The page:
I rode some years ago but no longer (bad back, can't handle bouncing in saddle). But I've studied cavalry in depth and to do that I need to learn a whole lot about horses. It helps that I'm friends with a lot of "horse people" who fill me in questions, as well as reading a lot.

Too many discussing cavalry see the horse as a car with flesh and blood. In reality, they were smart, stubborn and mischievous (horses often like screwing with the rider, purposelessly), behavior ranging from aggressively brave to cowardly submissive all depending on their mood. They had personalities, and those personalities translated a lot into combat performance. Which is why war horses were so expensive and valuable, because they'd not only been bred for it, they'd spent their entire lives, every day, being trained for combat duties.
Ah, ok, I see, yes another good explanation.

My sister used to live in the part of Florida, central Florida, that has lots and lots of cattle. Her ex-husband was good at riding a horse and managing cattle. I guess you are in/from Oklahoma? That is definite cattle country right?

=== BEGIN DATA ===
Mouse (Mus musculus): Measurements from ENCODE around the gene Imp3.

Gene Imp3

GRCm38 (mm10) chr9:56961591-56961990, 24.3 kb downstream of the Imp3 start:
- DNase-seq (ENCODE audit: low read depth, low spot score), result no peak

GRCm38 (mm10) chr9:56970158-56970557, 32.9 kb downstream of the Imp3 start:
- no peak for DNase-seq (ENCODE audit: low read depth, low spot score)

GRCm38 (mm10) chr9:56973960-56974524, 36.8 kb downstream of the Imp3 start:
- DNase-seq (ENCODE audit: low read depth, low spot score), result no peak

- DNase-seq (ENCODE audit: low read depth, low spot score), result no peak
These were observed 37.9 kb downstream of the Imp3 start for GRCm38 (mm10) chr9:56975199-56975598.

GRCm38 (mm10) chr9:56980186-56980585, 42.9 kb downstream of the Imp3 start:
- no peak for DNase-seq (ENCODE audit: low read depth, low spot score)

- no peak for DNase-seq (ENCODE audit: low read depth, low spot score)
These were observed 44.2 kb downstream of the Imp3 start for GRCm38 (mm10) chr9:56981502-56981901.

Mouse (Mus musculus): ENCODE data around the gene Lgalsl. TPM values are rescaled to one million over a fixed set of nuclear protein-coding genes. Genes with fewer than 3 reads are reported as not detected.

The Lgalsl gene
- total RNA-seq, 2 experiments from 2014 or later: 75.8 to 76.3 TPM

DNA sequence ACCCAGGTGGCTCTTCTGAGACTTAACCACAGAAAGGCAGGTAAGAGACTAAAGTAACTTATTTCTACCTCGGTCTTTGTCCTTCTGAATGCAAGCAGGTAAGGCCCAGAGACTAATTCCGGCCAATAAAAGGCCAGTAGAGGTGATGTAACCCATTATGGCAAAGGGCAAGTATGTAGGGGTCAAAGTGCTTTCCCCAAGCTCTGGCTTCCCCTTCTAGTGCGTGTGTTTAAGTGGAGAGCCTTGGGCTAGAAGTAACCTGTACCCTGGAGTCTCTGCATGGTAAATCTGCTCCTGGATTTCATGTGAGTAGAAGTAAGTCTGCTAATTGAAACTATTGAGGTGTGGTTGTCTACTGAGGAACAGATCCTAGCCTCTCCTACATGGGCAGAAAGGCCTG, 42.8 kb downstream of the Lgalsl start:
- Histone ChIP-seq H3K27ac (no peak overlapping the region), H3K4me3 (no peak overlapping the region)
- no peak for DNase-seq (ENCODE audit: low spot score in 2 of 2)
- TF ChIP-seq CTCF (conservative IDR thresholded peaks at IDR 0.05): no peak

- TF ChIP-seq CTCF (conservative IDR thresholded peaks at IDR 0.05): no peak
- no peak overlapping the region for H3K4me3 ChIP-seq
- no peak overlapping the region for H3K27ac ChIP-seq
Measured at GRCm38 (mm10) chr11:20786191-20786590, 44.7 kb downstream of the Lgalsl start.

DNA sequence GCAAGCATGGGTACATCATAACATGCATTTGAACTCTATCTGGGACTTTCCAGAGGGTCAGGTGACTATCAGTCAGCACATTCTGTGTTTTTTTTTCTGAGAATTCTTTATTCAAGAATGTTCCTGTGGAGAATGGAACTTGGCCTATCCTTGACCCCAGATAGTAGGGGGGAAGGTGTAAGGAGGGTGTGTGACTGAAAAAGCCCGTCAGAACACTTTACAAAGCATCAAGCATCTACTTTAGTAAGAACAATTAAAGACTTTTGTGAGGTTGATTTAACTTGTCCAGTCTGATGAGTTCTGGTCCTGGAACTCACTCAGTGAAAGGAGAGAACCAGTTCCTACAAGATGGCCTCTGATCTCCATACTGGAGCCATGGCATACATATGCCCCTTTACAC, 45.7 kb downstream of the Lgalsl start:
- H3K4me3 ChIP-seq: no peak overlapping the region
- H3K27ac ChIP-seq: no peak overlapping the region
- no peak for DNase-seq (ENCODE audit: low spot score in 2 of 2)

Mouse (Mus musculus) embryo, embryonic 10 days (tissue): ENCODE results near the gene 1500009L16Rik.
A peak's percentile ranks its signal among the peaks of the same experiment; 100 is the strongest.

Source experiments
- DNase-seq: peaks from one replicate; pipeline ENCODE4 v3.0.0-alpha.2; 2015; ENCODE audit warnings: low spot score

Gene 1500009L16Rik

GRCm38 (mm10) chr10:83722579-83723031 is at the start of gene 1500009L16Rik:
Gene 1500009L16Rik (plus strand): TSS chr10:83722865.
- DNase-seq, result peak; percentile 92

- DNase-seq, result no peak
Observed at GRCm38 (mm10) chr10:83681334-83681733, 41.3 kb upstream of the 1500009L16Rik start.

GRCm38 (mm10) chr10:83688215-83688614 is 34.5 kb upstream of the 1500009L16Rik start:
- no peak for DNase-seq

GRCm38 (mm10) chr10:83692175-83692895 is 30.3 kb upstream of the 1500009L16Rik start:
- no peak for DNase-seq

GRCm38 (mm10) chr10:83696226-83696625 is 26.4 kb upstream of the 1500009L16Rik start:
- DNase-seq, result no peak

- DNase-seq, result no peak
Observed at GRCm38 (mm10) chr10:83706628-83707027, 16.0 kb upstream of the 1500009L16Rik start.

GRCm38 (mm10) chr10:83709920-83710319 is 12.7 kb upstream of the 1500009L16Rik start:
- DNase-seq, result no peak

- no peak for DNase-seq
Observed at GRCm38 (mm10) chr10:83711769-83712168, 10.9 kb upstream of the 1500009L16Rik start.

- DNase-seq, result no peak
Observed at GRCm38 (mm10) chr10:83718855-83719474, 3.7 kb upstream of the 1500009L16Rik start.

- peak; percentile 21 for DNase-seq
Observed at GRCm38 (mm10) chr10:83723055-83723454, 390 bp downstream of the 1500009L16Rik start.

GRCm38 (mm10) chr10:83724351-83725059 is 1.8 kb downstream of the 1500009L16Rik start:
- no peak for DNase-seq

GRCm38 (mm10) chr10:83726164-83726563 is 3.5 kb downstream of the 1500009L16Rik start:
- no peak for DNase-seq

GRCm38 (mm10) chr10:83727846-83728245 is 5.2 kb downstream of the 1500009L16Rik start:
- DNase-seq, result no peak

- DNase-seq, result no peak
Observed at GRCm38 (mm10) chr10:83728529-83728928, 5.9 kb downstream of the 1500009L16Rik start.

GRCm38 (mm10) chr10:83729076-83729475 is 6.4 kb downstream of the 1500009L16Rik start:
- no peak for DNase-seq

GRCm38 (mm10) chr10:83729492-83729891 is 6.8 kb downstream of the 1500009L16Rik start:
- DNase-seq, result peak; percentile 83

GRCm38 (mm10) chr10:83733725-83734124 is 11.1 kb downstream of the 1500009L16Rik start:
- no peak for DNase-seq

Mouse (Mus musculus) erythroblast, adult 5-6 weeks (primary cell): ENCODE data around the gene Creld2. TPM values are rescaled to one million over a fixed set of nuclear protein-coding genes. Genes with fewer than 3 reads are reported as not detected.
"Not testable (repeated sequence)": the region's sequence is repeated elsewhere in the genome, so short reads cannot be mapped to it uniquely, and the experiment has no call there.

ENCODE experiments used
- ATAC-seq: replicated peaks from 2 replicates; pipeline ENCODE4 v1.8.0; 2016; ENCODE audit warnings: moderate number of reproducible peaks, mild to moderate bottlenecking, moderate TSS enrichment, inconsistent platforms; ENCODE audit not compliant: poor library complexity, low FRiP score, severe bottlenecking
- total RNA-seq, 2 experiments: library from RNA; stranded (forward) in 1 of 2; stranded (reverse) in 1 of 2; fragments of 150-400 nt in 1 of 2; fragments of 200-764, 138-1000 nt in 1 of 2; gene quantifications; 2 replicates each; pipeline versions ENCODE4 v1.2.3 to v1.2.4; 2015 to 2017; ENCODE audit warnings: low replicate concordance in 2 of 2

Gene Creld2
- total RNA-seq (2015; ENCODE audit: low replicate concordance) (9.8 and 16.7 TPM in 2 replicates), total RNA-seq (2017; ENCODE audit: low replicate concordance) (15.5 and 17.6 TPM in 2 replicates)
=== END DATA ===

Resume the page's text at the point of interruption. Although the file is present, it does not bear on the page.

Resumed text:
BTW - did you ever read Lonesome Dove? Most of the book is about a long cattle drive from Texas through Oklahoma to one of the Dakota territories (I think that was the end destination).



BTW - I made a new thread on modern cavalry if you'd like to take a look at it.
 
Oct 2017
169
Poland
Aggienation explained it well. However, it is worth adding that dragoons performed different tasks depending on the period and place. Sometimes an army was composed mostly or entirely of cavalry, and then the dragoons were practically not treated as cavalry. At other times, the true cavalry practically did not exist and its role was fulfilled by dragoons. However, even the normal cavalry often rode on poor horses, so it was more important to think about equipping infantry with any horses than to ensure the high quality of those horses.